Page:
why (not) ask why; thinking about memoirs

I wanted to say a public thank you for the comments and emails I’ve received regarding my last two posts. They mean a lot to me and are deeply appreciated.

I’ve been thinking a bit about memoirs, in particular books like Rachel Resnick’s Love Junkie, Kathryn Harrison’s The Kiss, Jerry Stahl’s Permanent Midnight and Alice Sebold’s Lucky. I love, love, love all these books for various reasons, not least the courage and honesty it takes to confront such difficult topics (love/sex addiction, father-daughter incest, heroin addiction, and stranger rape). I also remember the controversy surrounding Kathryn Harrison’s The Kiss when it first hit the bookshelves — Harrison, by the way, is such an intelligent, elegant and compelling writer, one of my personal heroes — that had some people asking, Why write about this? What is the point? and What about Harrison’s children? Do they really need to know this stuff? Won’t it turn them into serial killers?

Not that it was anywhere near comparable, but when someone asked me more or less the same things about my “speak divorce” post, my response went along the lines of:

I *do* think there is something — a lot, actually — to be said for sharing experience (in a way that isn’t mean or bitter or pandering, etc.). Why do people write memoirs? Why do people *read* them? As far as kids go — what truly harms kids is….getting bits and pieces of (perhaps erroneous) information WITHOUT A PROPER CONTEXT in which to frame, assimilate, process them. Kids should not be treated like little adults — which they aren’t, obviously — but they should not be underestimated, either.

I mulled this stuff over in days following, especially when I realized that this blog is actually an ongoing memoir of sorts — a living memoir, if you will. (You would have thought I’d clue in when the instructor of a “blogging as memoir” college course invited me to speak but no, took another year for me to arrive at such a conclusion. I can be like that.) Why is the memoir such a popular and briskly selling genre? Why, after reading one of the books listed above, was my immediate response to want to write the author a gushy fan letter saying I love you for writing this book ? Anybody want to throw out some theories on this?

At any rate, I give you this piece from the Boston Globe , which is a guy writing a review about a book by another guy writing about people who write memoirs. Highlights are mine.

The art of the memoir: more than an exercise in navel-gazing
by Robert Braile

The Art of Time in Memoir: Then, Again
By Sven Birkerts
Graywolf, paperback, 192 pp., $12

It is hard to imagine a genre more misunderstood than memoir. Sometimes, these personal stories of our lives can illuminate the hearts and minds of writer and reader alike. Other times, they amount to little more than narcissism.

As a memoirist, critic, and teacher, Sven Birkerts is well positioned to explore this subject, and thankfully so. His “The Art of Time in Memoir: Then, Again,” is instructive, observant, and astute, a meditation on craft and culture by a relentlessly thoughtful writer. It is even at times a memoir itself, as honest and artful as any he examines.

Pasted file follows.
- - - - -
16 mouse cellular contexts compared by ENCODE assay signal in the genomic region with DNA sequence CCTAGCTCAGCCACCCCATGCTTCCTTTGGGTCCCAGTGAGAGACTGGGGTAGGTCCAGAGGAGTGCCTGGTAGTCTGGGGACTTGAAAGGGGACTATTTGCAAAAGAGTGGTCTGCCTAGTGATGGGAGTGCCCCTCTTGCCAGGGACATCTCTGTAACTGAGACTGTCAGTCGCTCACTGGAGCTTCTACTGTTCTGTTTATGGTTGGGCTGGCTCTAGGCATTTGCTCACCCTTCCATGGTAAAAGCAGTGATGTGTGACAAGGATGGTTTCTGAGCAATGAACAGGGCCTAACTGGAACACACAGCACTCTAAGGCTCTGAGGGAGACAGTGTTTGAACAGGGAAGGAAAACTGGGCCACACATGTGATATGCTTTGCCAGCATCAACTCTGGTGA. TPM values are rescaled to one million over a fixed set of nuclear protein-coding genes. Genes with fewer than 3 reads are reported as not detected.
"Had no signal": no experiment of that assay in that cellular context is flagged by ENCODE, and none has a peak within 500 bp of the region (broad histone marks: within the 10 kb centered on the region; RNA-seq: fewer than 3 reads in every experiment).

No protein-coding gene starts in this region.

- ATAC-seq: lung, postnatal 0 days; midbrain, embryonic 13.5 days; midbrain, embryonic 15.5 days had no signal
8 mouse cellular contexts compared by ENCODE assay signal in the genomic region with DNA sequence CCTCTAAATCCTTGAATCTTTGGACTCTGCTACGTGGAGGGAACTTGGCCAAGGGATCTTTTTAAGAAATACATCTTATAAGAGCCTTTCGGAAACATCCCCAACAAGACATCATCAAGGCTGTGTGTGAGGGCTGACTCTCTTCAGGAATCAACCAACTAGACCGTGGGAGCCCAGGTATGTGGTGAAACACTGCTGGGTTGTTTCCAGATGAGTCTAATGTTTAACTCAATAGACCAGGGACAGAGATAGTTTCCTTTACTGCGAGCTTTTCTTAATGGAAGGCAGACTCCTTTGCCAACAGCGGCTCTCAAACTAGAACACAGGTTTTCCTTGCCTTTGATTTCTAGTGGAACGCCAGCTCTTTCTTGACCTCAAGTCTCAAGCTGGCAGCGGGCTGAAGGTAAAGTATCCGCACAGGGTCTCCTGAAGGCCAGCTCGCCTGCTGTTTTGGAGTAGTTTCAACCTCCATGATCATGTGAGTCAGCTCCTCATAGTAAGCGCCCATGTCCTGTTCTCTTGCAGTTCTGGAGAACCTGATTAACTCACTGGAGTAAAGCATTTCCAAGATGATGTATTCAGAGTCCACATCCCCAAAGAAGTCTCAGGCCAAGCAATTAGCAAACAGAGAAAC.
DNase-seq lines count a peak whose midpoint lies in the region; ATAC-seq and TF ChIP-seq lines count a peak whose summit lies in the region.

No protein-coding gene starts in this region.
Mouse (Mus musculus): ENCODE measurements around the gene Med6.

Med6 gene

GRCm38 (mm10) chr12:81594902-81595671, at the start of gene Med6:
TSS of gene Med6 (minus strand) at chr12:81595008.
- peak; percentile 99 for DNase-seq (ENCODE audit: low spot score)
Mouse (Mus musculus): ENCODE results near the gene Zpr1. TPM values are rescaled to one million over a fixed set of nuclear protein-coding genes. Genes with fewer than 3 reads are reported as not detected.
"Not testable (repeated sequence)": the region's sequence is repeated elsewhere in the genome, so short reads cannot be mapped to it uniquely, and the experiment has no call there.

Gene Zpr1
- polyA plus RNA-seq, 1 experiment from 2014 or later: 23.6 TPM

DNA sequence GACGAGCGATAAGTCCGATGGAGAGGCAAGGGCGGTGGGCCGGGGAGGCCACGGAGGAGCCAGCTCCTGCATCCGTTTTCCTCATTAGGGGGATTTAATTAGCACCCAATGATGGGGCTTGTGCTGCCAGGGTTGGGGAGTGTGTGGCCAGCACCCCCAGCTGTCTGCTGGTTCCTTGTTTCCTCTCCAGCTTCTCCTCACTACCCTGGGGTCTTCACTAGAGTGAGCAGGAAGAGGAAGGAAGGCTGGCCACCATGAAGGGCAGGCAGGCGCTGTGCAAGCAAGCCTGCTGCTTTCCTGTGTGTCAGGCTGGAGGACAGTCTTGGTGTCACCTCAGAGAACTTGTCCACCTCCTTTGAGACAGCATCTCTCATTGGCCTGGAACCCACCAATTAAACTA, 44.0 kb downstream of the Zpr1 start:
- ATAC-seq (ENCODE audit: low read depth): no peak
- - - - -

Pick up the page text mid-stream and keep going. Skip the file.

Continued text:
Memoir, Birkerts writes, requires the juxtaposed perspectives of past and present, of what one recalls and how one recalls it. The recollection should be intuitive rather than chronological, a “felt past” allowing the themes of one’s life to emerge. They should be as relevant to the reader as they are defining of the writer, “universalizing the specific” in ways that assume “there is a shared ground between the teller and the audience.”

Lyrical memoirists, like Vladimir Nabokov, Virginia Woolf, and Annie Dillard, have pursued “restoration, searching out recurrences and patterns, but also then allowing for the idea that pattern hints at a larger order, possibly an intention to underlying experience.” Coming-of-age memoirists, like Frank Conroy, Jo Ann Beard, and Maureen Howard, have sought to extract from this “most dramatically fraught period of our lives” a sense of “how I came to be who I now am,” Birkerts writes.

Sons have sought reconciliation with their remote fathers through memoir, as in writings by Paul Auster, Geoffrey Wolff, and Blake Morrison. Daughters have sought distance from their domineering mothers, as in writings by Jamaica Kincaid and Vivian Gornick. Still others have struggled to confront and overcome trauma in their pasts, from incest to disfigurement, like Mary Karr, Richard Hoffman, Lucy Grealy, and Kathryn Harrison, Birkerts writes. Each memoirist has traversed the landscape between past and present in varying ways, using an array of literary techniques to craft their works.

Ultimately, however, memoirists share the human desire to know themselves, for their own sakes as well as their readers. They seek to recall and re-create their lives, and, in so doing, to compel readers to do the same. “Memoir is a narrative art,” Birkerts writes, “but through its careful manipulation of vantage point it simulates the subjective sense of experience apprehended through memory and the corrective actions of hindsight. In other words it gives artistic form to what is the main business of our ongoing inner life.”

Birkerts is as incisive a literary analyst as he is eloquent a literary essayist. His occasional forays into his own life further elucidate his points by way of example, while they offer glimpses into the mind of a memoirist writing about memoirists. His book, required reading for anyone interested in the genre, is an engaging study of how we come to understand ourselves through this most personal of literary expressions.


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